The Roast Duck Bureaucracy
About a decade ago, the New York City Department of Health and Mental Hygiene (DOH) began to puzzle over a strange and disturbing sight: whole, roasted ducks, hanging by their necks in the windows of Manhattan’s Chinatown.
“The health department had nothing to go with in terms of how they should react towards it,” recalled Kerwyn Mark, a former DOH health inspector.
Every time the inspectors came to Chinatown, the same routine played out. They would measure the temperature of the meat, find that it wasn’t held at the required 140 degrees or more, slap the restaurants with fines, and force them to throw the ducks away.
The cooks at these restaurants refused to keep the ducks at 140 degrees lest it dry out the meat. Restaurants complained to the community board, and the community board complained to the department. The dispute dragged on for years. Finally, the department sponsored a study on the ducks, and found that the method by which they were made was, as Kerwyn Mark put it, “pretty much foolproof.”
“The fact of the matter is that they cook the crap out of it, the skin is dry, they baste it when it’s up on the thing so there’s very little water activity, and the stuff underneath has been killed pretty good,” said Dave Arnold, a food science writer who owns Booker and Dax, a food and drink research lab, on Eldridge Street.
In 2011, the department finally instituted new rules that allow restaurants to keep ducks hanging for up to four hours from the point at which they reach 140 degrees. Restaurants can also opt to label one duck “display only” and prepare the ducks that are consumed by customers to order in the back of the house. Or, they can complete reams of paperwork and secure a bureaucratic certification called a HACCP (hazard analysis and critical control point) plan – originally a safety procedure created for NASA space flights and now applied in an unwieldy way to the food industry – which verifies that the preparation process is safe.
“The fact of the matter is that they cook the crap out of it, the skin is dry, they baste it when it’s up on the thing so there’s very little water activity, and the stuff underneath has been killed pretty good,” said Dave Arnold, a food science writer.
The ducks are no longer a red flag. Nonetheless, Chinatown’s relationship with the department remains an unhappy one – a fact that was underscored last fall when the Chinatown Business Improvement District (BID) announced that the community has 20 percent fewer restaurant A ratings than citywide. That means that just under half of Chinatown’s restaurants have a B or C grade. Citywide, 87 percent of restaurants have an A grade.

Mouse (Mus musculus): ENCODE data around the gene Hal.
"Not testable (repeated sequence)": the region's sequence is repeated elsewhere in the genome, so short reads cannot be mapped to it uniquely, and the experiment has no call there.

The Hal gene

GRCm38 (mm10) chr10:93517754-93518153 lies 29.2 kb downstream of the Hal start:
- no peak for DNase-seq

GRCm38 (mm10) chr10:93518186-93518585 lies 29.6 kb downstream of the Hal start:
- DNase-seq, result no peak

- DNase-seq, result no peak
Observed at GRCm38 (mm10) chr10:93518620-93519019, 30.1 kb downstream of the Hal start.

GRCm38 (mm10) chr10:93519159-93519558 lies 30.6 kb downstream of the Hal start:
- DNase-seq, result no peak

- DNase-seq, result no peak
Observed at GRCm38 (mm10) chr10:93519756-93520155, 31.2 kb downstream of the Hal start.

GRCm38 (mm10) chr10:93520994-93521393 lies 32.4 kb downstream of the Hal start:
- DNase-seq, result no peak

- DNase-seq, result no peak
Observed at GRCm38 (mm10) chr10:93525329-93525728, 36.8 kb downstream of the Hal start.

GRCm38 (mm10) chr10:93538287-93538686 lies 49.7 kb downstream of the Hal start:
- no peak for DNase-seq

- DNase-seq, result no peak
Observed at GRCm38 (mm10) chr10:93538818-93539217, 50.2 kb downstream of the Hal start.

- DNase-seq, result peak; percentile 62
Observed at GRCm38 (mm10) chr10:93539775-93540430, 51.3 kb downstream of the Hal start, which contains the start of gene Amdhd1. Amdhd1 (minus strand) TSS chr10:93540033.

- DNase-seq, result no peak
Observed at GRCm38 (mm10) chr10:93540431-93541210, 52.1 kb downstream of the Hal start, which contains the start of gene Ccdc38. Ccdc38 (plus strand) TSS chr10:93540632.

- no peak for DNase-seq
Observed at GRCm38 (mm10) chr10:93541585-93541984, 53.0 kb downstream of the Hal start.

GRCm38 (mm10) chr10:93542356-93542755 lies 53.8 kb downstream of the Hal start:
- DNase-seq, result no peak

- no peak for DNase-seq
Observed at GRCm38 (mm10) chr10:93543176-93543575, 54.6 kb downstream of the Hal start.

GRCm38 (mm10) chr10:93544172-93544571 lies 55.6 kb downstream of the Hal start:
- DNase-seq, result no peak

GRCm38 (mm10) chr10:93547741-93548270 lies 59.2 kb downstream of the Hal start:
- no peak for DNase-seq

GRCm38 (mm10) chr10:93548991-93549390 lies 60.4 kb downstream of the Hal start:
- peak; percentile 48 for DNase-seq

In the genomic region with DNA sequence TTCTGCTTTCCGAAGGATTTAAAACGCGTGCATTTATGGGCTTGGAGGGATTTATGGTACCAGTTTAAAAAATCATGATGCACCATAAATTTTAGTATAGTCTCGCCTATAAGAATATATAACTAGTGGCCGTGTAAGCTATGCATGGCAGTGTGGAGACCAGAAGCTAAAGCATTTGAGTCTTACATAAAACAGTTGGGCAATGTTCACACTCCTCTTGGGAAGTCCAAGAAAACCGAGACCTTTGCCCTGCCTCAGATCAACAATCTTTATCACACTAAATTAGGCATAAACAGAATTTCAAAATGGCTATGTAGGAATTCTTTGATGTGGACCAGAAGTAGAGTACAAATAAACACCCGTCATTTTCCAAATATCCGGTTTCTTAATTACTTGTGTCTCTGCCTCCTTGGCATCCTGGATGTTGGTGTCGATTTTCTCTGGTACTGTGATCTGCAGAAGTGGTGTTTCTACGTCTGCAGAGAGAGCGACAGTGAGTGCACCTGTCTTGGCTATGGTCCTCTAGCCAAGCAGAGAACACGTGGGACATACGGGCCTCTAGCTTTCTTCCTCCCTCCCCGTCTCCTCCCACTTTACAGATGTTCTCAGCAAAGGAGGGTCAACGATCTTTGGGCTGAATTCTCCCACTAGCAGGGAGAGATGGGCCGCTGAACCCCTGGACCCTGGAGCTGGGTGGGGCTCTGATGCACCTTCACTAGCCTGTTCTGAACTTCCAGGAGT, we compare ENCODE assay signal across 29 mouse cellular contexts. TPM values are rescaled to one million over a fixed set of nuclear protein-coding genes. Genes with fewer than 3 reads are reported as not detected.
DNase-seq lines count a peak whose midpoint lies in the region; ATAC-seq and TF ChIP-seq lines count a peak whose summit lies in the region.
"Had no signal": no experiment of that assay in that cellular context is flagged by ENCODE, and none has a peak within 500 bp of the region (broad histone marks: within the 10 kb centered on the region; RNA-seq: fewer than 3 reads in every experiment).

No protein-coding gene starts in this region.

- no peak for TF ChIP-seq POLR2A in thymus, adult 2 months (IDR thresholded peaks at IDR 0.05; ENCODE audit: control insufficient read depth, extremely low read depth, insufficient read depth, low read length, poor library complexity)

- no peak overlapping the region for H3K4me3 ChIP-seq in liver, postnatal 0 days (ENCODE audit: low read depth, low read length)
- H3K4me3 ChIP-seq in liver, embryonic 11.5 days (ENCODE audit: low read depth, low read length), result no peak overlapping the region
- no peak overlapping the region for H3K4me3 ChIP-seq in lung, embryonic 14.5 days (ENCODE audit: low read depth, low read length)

Since its introduction three years ago, in response to a number of food-safety scares — including 1,300 salmonella cases reported in 2008 — New York City’s ABC restaurant grading scheme has been welcomed by the public and hailed by Michael Bloomberg for lowering salmonella outbreaks by 14 percent in its first year. Yet it has also been criticized by restaurateurs as confusing, arbitrary, and little more than a moneymaking racket for the city. In ethnic enclaves like Chinatown, the confusion surrounding the grading scheme can be compounded by language barriers, as well as a larger clash between tradition and bureaucracy.
The financial consequences are hefty. Even A restaurants pay an average $800 per year. B graded joints pay an average $2,800-4,200 each on fines and additional inspections (poor grades bring on more frequent visits from the department). A restaurant that earns a C will pay an average $6,000-10,000 per year.
In ethnic enclaves like Chinatown, the confusion surrounding the grading scheme can be compounded by language barriers, as well as a larger clash between tradition and bureaucracy.
Chinatown’s 293 restaurants paid $600,000 in inspection-related fines from July 2012 to March 2013, versus $30.3 million paid citywide – a disproportionately high amount for such a small community, according to Rada Tarnovsky the president of Letter Grade Consulting (LGC), a company that helps restaurants navigate the grading scheme.
The 10 Chinatown restaurants with C grades collectively paid $80,000 a year in fines, or on average $8,000 each.
Chinatown is not the only community disproportionately affected by the grading system. A Huffington Post analysis found that the percentage of Chinese, Indian, Korean, Latin American, and African restaurants with grades below A hovered around the 30s. Worse, 54 percent of Pakistani restaurants and 58 percent of Bangladeshi restaurants scored as such. (It’s worth noting that DOH’s online food protection course is available only in English, Spanish, and Chinese.)
Ducks have run afoul of the health code in other Chinatowns too. Frequent citations in LA during the early ‘80s provoked an outcry in the Asian community that resulted in the signing of the 1982 “Peking Duck bill,” exempting Chinese-style ducks from some aspects of the health code. In 1993, the Philadelphia Inquirer published a piece by Ginny Wiegand titled “Chinatown Restaurants Brace for City Quackdown.” And in 2008, at least 10 restaurants in London’s Chinatown had to briefly stop selling Peking duck due to new EU regulations on ovens.
“Mostly you will see it’s ethnic communities that have less A grades and more B grades,” said Tarnovsky.
Different cuisines encounter different problems. Many Asian restaurants cook enormous batches of rice, which sit around too long for the department’s liking. LGC recommends they cook rice in smaller batches, to better regulate its temperature. Elizabeth Meltz, Mario Batali’s food safety overseer, told the New York Times that she has dealt with inspectors who seemed unfamiliar with kimchi, which is literally spoiled cabbage but safe to eat. Raw fish is an issue in Japanese restaurants, as is glove wearing, or the lack thereof. Many chefs refuse to wear them, though they are required to, because the latex taste gets into the fish and it’s hard to do fine knife work in gloves.
“There are some very clean sushi practices that will knock you from an A to a B, and if the chef is particularly inflexible about deviating from what they think is the best sushi in the world, you could have a really good sushi restaurant with a B,” said Dave Arnold, the food science expert.
And kosher bakeries, for their part, get fined for food handlers without beard restraints.
In recent years, the biggest points of contention between restaurants and the department have been charcuterie and low-temperature sous vide cooking. Sous vide, a cooking method that involves keeping foods in sealed plastic at very low temperatures, has been popular in Europe since the late ‘70s but was the target of a massive health department sweep in 2006, which began with David Chang’s Momofuku Noodle Bar, and hit such high-profile restaurants as the three-Michelin-starred Per Se.